Welcome to BP Boston’s Roster Recap series! Over the next four months, we’ll be breaking down every player on Boston’s 40-man roster and many of their top prospects in order to provide a comprehensive overview of the Red Sox roster’s strengths and weaknesses, as well as what we can expect moving forward. There’s no better time than the offseason to review the best (there was some best!) and worst (there was a lot of worst!) of the past year in red and navy. You can see previous editions of Roster Recap here.
Brandon Workman came up in the Red Sox system as a starter and was very successful in doing so. Drafted in 2010, Workman started in Low-A Greenville in 2011 and moved quickly, progressing to High-A Salem and ultimately to Double-A Portland by the close of 2012. By 2013, he finished his climb from Double-A, finishing strong in Triple-A Pawtucket and posting his best ERA of any level at 2.80. He then got his call to the show.
The last good memory I have of Workman is from the improbable 2013 Red Sox World Series run. Pitching out of the bullpen, Workman was able to make seven impressive appearances, ending the postseason with an ERA of 0.00. Sure, his excellent ERA was backed by middling strikeout rates and an unsustainable 90 percent strand rate, but he was nonetheless instrumental in getting key outs in October.
The year after celebrating with champagne and bud light, things started to go awry for Workman. Heading into 2014 the plan was to keep Workman stretched out and have him work as a starter. This went very poorly. Workman limped to the finish of 2014 season posting a bloated ERA of 5.17 to go along with a 1-10 record. Things didn’t get much better last year and John Farrell decided, correctly, that Workman is best suited for use out of the pen. Workman just didn’t look right from the get-go, posting an ERA of 6.43 in the spring only to be shut down on April with UCL damage. After trying rehab he went under the knife in mid-June as he now recovers from Tommy John surgery.
What Went Right?
Well, at least he found the problem. The reason why Workman stunk up the joint during the spring was likely because he was pitching with a torn UCL. Who knows exactly when the injury occurred but what we did find out was that the bullpen is where he needs to be. As a starter, Workman’s stuff played way down.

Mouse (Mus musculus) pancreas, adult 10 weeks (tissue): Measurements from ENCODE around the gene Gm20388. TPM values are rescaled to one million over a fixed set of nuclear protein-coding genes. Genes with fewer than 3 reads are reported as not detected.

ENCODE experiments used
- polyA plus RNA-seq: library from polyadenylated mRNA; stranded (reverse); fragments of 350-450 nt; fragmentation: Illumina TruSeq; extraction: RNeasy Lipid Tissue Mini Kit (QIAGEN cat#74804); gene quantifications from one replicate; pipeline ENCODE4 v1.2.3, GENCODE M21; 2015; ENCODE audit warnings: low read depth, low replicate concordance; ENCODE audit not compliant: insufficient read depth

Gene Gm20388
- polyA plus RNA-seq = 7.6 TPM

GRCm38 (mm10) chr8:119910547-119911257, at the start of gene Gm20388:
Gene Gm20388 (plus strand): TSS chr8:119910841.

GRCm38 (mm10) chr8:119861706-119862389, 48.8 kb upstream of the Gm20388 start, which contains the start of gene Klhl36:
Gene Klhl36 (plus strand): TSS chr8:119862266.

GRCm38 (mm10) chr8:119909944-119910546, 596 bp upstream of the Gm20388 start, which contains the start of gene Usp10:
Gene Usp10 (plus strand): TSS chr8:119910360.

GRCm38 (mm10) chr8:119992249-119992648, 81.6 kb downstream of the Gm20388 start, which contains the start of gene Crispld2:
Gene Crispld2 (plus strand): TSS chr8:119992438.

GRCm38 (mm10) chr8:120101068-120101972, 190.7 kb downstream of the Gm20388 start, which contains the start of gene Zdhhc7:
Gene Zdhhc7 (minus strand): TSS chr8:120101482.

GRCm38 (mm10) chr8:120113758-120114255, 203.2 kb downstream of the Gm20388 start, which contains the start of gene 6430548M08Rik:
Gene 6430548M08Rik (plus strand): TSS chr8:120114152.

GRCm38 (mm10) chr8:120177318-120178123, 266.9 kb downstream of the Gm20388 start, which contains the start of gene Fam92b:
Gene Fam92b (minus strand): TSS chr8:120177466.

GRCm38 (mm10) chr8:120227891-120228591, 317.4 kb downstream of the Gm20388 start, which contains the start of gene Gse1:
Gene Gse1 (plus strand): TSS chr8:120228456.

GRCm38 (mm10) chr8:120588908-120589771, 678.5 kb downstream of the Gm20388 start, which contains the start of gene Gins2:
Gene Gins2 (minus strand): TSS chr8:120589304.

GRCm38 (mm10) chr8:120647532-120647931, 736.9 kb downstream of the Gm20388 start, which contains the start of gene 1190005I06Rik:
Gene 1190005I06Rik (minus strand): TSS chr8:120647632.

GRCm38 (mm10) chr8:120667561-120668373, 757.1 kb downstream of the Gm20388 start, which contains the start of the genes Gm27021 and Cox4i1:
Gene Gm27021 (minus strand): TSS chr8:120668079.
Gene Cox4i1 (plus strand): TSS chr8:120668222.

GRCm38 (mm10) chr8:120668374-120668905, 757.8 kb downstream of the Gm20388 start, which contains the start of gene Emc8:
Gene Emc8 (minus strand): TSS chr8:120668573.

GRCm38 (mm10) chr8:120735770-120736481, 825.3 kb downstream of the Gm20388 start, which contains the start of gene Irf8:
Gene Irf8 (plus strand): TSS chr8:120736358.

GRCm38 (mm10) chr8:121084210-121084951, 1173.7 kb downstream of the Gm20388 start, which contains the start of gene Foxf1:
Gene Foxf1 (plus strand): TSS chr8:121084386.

Workman’s velocity dropped by two miles per hour on two of his key pitches: the cutter and the four-seam fastball. At 91 mph, his whiff rate on his fastball, which he throws over 50 percent of the time, dropped from over 10 percent as a reliever to just over five percent as a starter. The cutter remained effective, staying in double-digits in terms of whiff rate, but still dropped by three percentage points.
As a reliever Workman was able to maintain three pitches with double-digit whiff rates, with his curveball arguably serving as his best weapon.
What Went Wrong?
The waiting. In April, it was known that Workman had torn his UCL. Rather than trying rehab and using platelet rich plasma therapy he should have just gone for the surgery. This decision cost him two months of recovery time. That being said, at just 27 years old Workman is still plenty young and should be recovered and pitching in games by the all-star break.
Outlook for 2016
It would be folly to expect big contributions from Workman this coming year since, albeit commonplace, Tommy John surgery is still a big deal. With a bullpen that features right-handers Craig Kimbrel, Koji Uehara, Carson Smith, Junichi Tazawa and long-man Steven Wright, the need for Workman’s presence is not urgent. If an injury happens the Red Sox can turn to Matt Barnes, who was much improved at the end of last year, rather than putting pressure on Workman.
Look for Workman to spend the majority of the season getting his footing back in Triple-A Pawtucket for a possible return when rosters expand in September. If Dave Dombrowski has properly done his job and the Red Sox find themselves headed into October baseball, the addition of Workman will inject new life into the bullpen and would be a huge benefit. For 2017 and beyond I believe he will be a key righty out of the pen.
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